Making Democracy Work

About Proposition 49

What does Prop 49 really do?

Facts About Proposition 49

Vote No on 49
  • Proposition 49 takes one after school program, expands it and guarantees its funding in the annual budget process. Unlike other measures such as Proposition 10, it does not provide new funds to pay for expanding the program, but simply makes an appropriation of as much as $550 million from the state General Fund each year.

  • Protecting the well being of children and encouraging them to reach their full potential requires more than just after school programs. It requires programs that provide child protection, family advocacy, medical care, dental care, mental health care and assistance in meeting basic human needs . . . food, clothing and housing. None of these programs receives the kind of special protection afforded by Proposition 49, leaving them in jeopardy.

  • There are many programs that don't have a direct impact on children, but are just as important and yet receive no protection from tough budget decisions made each year. Public safety, adult health care, environmental protection, transportation, social service programs, higher education, job training, drug rehabilitation and prevention and state fire protection will all have to compete for a smaller portion of the state budget if Proposition 49 passes.

  • The state budget will be tight for some time to come, even if the economy starts to recover soon. Projections are that the state will face multibillion dollar deficits for the next several years. That will mean that each year there will be hard choices to make between a number of critical programs. This is no time to give one program a free ride through the budget process: pass Go, collect $550 million.

  • Proponents claim that a trigger mechanism would keep their measure from taking effect "until our economy has recovered." But the California Budget Project (CBP) and the Legislative Analyst Office (LAO) estimate that in upcoming years, spending for existing programs will require increases due to population growth and inflation that significantly exceed the trigger amount. This means that even as the state continues to face budget deficits in coming years, Proposition 49 will still take effect and its protected $550 million in spending will add to future budget crises.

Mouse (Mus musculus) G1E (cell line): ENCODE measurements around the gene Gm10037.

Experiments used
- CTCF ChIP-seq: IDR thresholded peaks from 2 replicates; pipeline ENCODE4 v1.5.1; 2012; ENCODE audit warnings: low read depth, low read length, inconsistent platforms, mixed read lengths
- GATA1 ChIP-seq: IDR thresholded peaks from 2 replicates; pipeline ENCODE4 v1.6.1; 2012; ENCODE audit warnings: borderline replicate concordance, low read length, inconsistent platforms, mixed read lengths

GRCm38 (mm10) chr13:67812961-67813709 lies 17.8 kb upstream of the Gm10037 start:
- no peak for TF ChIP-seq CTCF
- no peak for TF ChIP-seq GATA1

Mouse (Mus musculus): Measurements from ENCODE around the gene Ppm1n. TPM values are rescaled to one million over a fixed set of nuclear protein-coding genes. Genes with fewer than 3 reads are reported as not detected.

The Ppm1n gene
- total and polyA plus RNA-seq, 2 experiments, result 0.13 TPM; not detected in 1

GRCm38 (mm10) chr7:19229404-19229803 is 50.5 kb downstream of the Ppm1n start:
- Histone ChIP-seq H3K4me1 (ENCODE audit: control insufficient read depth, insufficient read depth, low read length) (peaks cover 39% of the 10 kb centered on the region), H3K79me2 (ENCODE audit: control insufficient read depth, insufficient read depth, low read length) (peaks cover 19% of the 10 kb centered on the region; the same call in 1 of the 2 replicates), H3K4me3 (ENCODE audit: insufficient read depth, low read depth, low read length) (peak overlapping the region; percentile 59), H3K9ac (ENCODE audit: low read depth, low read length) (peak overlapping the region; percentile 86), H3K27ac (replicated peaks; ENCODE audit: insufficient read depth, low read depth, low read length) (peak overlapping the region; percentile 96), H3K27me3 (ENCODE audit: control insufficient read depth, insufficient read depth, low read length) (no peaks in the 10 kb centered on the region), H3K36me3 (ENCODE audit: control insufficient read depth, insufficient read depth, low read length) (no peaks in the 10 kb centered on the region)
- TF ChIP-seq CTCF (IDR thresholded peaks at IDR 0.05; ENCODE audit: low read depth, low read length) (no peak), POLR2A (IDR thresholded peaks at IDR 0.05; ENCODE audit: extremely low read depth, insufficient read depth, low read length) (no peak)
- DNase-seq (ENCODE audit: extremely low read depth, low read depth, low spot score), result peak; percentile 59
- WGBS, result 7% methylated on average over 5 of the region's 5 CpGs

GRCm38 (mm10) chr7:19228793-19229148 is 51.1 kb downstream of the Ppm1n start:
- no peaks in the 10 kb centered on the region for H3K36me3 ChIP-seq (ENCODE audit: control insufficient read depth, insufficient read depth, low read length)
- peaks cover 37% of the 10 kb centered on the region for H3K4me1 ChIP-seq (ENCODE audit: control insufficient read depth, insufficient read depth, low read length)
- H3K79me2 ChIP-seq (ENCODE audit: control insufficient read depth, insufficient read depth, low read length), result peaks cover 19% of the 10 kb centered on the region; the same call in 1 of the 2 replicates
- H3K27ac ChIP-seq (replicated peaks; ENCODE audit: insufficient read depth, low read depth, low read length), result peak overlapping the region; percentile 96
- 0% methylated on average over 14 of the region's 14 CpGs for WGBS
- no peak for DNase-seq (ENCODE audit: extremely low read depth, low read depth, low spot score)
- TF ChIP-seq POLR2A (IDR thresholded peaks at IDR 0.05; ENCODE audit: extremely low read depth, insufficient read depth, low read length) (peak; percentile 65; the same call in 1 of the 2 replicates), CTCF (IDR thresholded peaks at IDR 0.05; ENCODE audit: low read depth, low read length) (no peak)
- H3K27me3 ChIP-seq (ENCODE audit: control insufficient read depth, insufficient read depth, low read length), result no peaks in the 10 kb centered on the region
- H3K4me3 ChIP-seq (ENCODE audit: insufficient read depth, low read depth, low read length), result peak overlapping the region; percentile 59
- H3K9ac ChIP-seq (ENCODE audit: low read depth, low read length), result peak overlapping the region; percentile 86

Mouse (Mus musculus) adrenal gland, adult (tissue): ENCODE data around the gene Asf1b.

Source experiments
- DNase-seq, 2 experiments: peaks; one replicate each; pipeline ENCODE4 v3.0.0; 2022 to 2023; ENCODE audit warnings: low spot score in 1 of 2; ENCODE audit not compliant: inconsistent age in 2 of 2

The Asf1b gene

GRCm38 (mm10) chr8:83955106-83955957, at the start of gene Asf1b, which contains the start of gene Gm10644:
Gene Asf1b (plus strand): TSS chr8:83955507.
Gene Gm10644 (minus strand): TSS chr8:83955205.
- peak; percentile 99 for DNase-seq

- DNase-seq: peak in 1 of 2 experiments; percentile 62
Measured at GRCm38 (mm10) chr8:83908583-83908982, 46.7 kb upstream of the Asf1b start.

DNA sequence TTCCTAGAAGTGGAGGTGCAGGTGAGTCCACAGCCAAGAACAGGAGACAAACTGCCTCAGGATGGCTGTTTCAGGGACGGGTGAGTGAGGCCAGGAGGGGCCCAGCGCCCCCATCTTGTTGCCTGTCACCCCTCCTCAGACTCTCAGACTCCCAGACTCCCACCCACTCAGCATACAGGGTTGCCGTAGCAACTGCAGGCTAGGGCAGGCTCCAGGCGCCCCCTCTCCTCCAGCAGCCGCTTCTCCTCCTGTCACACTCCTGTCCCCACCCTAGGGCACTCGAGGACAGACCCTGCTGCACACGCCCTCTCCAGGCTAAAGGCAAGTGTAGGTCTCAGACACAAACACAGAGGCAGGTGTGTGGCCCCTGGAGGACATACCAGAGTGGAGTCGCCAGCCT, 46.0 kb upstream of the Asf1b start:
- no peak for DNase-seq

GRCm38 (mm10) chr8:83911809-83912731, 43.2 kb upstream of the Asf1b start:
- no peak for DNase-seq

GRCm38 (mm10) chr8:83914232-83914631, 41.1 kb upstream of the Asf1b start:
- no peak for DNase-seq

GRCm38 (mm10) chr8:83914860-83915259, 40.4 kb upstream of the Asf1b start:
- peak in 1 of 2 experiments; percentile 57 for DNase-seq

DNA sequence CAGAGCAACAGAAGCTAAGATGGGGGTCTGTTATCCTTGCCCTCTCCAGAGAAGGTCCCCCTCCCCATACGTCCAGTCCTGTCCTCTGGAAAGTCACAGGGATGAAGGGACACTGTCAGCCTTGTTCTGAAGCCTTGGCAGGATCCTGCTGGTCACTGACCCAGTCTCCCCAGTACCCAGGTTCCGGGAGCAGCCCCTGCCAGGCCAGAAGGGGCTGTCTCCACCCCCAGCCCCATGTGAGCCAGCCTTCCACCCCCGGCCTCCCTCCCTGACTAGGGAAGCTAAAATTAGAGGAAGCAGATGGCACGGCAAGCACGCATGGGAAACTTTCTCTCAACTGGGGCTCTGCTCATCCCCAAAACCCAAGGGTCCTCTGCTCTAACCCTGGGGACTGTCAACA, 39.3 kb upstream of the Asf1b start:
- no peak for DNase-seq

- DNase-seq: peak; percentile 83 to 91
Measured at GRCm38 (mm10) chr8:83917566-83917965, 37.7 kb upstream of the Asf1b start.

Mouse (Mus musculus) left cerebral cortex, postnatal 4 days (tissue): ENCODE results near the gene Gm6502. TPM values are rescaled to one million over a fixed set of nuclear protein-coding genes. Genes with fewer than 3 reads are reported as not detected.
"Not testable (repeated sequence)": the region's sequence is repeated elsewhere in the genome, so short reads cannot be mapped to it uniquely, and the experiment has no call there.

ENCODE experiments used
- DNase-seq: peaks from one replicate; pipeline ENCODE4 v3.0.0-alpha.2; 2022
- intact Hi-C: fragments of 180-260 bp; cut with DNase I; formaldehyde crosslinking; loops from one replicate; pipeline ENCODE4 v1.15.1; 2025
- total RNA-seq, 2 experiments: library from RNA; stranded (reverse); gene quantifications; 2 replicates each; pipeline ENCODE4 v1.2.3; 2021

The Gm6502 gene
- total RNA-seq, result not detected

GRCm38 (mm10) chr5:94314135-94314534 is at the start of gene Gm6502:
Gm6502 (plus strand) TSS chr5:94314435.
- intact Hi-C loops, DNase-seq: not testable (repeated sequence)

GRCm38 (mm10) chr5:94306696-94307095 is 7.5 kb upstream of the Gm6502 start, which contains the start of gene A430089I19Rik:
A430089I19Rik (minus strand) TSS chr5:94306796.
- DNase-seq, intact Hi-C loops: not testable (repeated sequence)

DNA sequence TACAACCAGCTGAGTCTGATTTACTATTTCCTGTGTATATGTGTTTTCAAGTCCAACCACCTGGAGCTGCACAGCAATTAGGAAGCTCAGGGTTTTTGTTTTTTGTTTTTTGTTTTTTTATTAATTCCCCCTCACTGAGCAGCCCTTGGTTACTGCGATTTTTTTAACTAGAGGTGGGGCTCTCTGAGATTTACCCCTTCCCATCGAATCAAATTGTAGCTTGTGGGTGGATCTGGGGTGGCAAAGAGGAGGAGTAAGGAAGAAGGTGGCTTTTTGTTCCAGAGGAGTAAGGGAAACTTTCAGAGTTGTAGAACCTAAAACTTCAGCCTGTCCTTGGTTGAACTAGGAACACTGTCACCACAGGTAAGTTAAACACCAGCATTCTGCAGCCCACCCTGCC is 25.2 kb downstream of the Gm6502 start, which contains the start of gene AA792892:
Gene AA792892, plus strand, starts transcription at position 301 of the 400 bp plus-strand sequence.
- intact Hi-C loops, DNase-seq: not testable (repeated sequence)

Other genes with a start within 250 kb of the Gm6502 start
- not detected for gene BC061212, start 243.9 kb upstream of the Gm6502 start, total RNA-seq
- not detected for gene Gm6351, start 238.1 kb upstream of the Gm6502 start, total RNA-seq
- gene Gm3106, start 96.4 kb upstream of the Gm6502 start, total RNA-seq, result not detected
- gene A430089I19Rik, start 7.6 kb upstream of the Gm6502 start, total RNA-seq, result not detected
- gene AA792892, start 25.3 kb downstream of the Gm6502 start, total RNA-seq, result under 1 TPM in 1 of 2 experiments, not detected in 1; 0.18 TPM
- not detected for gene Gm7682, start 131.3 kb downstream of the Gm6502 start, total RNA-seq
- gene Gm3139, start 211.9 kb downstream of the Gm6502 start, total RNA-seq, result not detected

• Proposition 98 guarantees a certain amount of the state budget to K-14 education. Proposition 49 funding will be included within that guarantee. But Proposition 49 represents a precedent-setting attempt to establish a guaranteed level of funding for a specific program within the Proposition 98 guarantee.

  • The $550 million in guaranteed funding provided by Proposition 49 could only be reduced by submitting another ballot measure for voter approval or by suspending Proposition 98, which has not happened since Proposition 98 was approved by the voters in 1988. Even then, Proposition 49 funding could only be reduced by the percentage that Proposition 98 was reduced. Example: If Proposition 98 spending were reduced by 10 percent, then the funding provided by Proposition 49 would also be reduced by 10 percent. This would translate into a reduction of more than $4 billion in Proposition 98 spending, which would likely result in the elimination of whole programs, while this after school program would endure a relatively minor reduction.

  • If the strategy behind Proposition 49 works, it is likely that backers of other special programs who can afford to pay for a ballot campaign will use the same means to get guaranteed money for their pet projects from the state General Fund. Discretionary spending is already limited in the budget, and measures like this would further tie up funds so that changing needs could not be met. Current budget disagreements might look trivial in comparison to future budget battles.
For a detailed analysis of the impact of Proposition 49, please see the California Budget Project report What Would Proposition 49, The After School Education And Safety Program Act, Mean For California?